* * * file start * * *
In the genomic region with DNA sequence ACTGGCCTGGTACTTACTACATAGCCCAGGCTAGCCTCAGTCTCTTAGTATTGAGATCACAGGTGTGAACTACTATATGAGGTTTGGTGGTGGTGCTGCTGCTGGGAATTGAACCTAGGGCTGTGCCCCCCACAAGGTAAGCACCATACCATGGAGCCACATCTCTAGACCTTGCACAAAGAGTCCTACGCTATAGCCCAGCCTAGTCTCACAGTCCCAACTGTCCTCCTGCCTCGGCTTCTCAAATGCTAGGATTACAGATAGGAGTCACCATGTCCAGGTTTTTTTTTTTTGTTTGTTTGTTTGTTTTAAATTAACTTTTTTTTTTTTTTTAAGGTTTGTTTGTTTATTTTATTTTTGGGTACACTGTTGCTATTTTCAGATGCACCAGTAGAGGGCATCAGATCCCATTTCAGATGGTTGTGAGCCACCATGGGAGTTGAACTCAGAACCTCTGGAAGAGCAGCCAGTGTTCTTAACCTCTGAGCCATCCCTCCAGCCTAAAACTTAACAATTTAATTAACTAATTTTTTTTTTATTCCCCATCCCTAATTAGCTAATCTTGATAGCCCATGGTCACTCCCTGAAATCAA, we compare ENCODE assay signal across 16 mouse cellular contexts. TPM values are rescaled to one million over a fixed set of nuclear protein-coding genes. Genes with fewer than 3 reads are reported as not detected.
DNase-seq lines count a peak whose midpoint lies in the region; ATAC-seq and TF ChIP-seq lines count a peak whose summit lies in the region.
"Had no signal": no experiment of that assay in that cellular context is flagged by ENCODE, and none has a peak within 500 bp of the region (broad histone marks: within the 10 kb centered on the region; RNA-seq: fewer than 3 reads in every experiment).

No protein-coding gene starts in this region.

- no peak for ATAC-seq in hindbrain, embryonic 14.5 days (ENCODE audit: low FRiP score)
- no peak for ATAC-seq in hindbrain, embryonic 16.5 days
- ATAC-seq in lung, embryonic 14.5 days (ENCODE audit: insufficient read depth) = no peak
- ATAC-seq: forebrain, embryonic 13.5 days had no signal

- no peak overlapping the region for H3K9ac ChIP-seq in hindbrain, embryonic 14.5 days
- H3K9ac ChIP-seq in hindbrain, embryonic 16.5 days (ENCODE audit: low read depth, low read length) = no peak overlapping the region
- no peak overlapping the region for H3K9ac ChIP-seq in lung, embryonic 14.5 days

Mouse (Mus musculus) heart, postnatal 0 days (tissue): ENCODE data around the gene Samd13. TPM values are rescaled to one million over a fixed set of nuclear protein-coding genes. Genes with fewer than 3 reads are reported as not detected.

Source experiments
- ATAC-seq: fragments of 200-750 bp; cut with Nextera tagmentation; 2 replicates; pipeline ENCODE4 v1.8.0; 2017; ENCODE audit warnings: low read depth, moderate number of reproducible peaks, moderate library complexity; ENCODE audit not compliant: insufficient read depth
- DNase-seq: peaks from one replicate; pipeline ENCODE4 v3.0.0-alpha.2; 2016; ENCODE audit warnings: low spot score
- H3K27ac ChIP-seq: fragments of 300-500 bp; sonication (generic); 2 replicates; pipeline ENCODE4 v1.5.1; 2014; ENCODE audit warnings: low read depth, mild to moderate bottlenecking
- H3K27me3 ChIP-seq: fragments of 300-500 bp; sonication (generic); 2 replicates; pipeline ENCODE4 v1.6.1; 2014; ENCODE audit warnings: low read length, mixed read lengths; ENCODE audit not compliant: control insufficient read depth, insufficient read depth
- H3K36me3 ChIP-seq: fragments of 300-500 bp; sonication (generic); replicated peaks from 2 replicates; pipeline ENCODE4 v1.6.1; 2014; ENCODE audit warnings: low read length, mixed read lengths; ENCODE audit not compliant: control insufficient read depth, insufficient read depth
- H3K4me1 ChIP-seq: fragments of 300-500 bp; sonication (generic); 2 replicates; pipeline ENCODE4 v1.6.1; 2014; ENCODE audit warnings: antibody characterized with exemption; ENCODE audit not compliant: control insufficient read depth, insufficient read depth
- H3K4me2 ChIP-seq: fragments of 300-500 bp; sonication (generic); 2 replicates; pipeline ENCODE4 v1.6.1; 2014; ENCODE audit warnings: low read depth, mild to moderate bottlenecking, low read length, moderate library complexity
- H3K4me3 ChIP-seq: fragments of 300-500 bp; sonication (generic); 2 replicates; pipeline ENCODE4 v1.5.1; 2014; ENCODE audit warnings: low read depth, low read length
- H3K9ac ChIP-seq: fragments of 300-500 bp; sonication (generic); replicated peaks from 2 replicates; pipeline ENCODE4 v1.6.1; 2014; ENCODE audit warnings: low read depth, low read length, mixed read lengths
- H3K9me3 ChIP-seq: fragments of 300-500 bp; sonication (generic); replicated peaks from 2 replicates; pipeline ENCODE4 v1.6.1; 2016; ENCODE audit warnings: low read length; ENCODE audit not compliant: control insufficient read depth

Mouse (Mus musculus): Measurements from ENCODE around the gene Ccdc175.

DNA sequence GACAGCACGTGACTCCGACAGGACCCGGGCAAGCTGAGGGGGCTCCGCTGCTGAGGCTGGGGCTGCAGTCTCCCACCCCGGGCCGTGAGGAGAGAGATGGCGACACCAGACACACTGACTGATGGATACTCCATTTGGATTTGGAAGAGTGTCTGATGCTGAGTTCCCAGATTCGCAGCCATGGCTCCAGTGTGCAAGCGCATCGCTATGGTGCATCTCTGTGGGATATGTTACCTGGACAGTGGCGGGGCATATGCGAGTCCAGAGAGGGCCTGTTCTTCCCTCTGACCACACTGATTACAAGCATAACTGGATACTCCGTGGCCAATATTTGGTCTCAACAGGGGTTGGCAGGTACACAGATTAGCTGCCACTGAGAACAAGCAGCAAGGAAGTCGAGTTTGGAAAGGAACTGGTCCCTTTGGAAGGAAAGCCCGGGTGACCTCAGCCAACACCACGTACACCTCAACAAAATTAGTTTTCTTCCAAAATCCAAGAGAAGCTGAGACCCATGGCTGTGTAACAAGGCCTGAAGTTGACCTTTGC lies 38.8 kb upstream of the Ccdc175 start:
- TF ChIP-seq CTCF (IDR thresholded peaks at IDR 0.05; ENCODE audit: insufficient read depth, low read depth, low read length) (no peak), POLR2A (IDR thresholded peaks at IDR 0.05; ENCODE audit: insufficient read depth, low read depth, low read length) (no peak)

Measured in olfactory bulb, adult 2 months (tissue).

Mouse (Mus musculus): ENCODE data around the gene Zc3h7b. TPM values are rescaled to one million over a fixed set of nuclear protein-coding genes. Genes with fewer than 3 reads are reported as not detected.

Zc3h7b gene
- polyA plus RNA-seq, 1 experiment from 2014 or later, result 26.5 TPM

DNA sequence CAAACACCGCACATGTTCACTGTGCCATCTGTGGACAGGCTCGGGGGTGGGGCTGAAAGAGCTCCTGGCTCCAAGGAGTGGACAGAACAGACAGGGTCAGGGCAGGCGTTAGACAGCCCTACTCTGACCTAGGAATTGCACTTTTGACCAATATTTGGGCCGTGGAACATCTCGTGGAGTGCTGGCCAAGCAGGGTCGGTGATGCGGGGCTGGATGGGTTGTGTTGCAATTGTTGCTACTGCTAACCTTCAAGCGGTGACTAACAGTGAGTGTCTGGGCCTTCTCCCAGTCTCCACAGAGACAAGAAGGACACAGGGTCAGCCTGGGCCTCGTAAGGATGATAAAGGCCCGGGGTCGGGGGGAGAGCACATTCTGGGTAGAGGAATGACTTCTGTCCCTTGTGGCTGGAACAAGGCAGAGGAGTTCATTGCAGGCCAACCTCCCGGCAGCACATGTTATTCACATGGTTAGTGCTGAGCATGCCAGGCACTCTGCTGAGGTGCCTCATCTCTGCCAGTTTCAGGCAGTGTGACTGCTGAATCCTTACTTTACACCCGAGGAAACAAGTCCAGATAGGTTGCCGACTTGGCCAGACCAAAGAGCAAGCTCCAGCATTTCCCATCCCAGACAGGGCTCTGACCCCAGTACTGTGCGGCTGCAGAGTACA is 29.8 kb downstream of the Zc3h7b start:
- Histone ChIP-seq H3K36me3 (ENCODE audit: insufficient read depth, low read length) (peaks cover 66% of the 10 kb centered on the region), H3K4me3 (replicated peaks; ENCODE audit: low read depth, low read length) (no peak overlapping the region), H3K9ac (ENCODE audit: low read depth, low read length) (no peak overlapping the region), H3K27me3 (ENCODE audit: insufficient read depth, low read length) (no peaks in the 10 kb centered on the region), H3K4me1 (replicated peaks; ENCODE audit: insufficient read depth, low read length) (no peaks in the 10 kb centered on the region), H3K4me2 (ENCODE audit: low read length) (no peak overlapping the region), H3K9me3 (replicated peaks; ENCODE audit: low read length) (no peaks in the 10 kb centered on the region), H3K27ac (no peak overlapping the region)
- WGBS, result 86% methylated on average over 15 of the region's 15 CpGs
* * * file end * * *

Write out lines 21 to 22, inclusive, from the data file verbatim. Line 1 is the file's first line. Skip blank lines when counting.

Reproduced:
- H3K4me3 ChIP-seq: fragments of 300-500 bp; sonication (generic); 2 replicates; pipeline ENCODE4 v1.5.1; 2014; ENCODE audit warnings: low read depth, low read length
- H3K9ac ChIP-seq: fragments of 300-500 bp; sonication (generic); replicated peaks from 2 replicates; pipeline ENCODE4 v1.6.1; 2014; ENCODE audit warnings: low read depth, low read length, mixed read lengths